Toshiba Corp’s financial crisis deepened yesterday as media reported it may unveil a bigger-than-expected $6 billion writedown for its US nuclear business, sending its shares sliding 15 per cent.

The reports cast doubt on whether steps by the scandal-hit conglomerate to bolster its finances – including the possible sale of a stake in its core chip business to business partner Western Digital Corp – will be sufficient to address the shortfall.

Toshiba executives sat down with representatives from some of its main banks yesterday to discuss possible support, sources with knowledge of the matter said. The 142-year-old firm has also approached the government-backed Development Bank of Japan (DBJ) for help.

Takeshi Kunibe, the president of Sumitomo Mitsui Banking Corp, one of its main banks, told a briefing the lender would like to support Toshiba as much as possible.

“We would like to discuss courses of action after Toshiba comes up with specific figures and its plans,” he said.

A DBJ spokesman said there had been no discussion about the amount or type of assistance Toshiba might require.

Representatives for Mizuho Bank, another main lender, declined to comment.

Battered by an accounting scandal in 2015, Toshiba was plunged back into crisis late last year after it emerged that it would have to write down cost overruns at projects handled by a US nuclear power plant construction firm recently acquired by its Westinghouse division.

Sources familiar with the matter had previously flagged the size of the expected charge at more than 500 billion yen ($4.4 billion). Kyodo news agency and other domestic media said that estimates had now ballooned to 700 billion yen, in part due to unfavourable currency rates.

Toshiba declined to comment on its plans for meeting with banks, and said it had yet to determine the size of the writedown.

Put on the Tokyo bourse’s watchlist after the accounting scandal, the laptops-to-nuclear conglomerate is not able to tap equity markets for funding.

It has said it is looking at splitting off its chips business – which accounts for the bulk of its operating profit – into a separate company.

It wants to sell a minority stake in the memory chip business and is considering potential buyers including Western Digital Corp, a source familiar with the matter said this week.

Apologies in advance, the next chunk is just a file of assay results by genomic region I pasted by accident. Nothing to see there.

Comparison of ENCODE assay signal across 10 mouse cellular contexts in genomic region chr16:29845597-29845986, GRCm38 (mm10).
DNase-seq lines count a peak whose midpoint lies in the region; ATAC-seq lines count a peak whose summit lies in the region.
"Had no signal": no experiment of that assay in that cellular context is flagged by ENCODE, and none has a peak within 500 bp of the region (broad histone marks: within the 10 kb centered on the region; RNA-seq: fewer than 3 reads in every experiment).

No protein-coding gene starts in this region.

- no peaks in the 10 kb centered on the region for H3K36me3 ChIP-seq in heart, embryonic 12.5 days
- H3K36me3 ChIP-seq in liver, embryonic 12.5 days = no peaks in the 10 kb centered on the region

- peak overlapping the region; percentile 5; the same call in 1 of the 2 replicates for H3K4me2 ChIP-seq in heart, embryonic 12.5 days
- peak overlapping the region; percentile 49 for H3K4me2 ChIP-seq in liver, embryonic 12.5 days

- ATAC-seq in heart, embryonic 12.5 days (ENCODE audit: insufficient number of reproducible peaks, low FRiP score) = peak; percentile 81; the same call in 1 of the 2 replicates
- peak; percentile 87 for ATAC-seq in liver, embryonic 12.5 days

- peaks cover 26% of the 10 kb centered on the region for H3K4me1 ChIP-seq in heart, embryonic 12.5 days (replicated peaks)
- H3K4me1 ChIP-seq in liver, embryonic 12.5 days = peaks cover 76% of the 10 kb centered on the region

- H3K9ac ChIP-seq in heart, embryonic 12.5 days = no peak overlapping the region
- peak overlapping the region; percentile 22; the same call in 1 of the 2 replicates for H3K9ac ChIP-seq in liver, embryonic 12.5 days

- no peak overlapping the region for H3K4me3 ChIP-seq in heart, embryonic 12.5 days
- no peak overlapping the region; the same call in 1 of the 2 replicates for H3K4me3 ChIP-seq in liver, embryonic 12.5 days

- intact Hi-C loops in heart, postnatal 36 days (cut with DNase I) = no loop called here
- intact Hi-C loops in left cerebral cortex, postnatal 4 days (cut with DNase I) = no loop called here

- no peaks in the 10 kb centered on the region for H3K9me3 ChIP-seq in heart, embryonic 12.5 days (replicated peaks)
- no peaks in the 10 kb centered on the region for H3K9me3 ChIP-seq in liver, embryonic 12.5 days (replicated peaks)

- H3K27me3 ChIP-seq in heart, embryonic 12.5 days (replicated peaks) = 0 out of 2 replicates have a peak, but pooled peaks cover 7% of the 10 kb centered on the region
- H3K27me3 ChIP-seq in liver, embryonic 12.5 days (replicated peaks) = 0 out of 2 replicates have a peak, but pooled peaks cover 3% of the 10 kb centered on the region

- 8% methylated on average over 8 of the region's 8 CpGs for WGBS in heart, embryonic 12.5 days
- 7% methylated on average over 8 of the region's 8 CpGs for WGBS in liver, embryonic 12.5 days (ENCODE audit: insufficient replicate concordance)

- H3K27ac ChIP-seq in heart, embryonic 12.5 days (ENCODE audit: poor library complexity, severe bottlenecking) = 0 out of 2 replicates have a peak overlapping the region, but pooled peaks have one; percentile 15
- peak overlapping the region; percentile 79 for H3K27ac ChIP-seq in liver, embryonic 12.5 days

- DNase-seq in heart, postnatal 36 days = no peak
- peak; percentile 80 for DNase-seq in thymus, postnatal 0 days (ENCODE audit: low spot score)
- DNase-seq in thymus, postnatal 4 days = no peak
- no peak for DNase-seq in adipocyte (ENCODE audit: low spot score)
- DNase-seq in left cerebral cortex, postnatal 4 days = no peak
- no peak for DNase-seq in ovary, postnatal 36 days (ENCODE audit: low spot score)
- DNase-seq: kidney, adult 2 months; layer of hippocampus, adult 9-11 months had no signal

Media reports have put the size of that stake sale at around 20 per cent. Toshiba’s chips unit could be worth more than one trillion yen ($8.9 billion), industry sources have previously said.

Western Digital, a California-based data storage company operates a NAND flash memory plant in the city of Yokkaichi in Mie prefecture with Toshiba. It has declined to comment the issue.

“The key thing to watch here is whether Toshiba’s liabilities will exceed its assets. If that happens it will be difficult for some banks to step up with new financing,” said Mana Nakazora, chief credit analyst at BNP Paribas.

Toshiba’s shareholder equity, which represents its accumulated reserves, stood at 363.2 billion yen at the end of September, just 7.5 per cent of total assets.

Nakazora said, however, she did not expect Toshiba to default on its debt as its main banks would stick by it, adding that some sort of package involving asset sales, financing and capital from the government would likely be arranged.

Shares in Toshiba slid as much as 26 per cent yesterday, but pared losses to finish 15 per cent lower, giving it a market value of $11 billion.

National broadcaster NHK reported that Toshiba, which employs almost 190,000 people in businesses ranging from washing machines and elevators to sewerage plants and batteries, was looking to sell some units and other assets to raise 300 billion yen in cash.

The Japanese industrial giant may, however, struggle to find buyers for businesses such as its loss-making PC and TV units.

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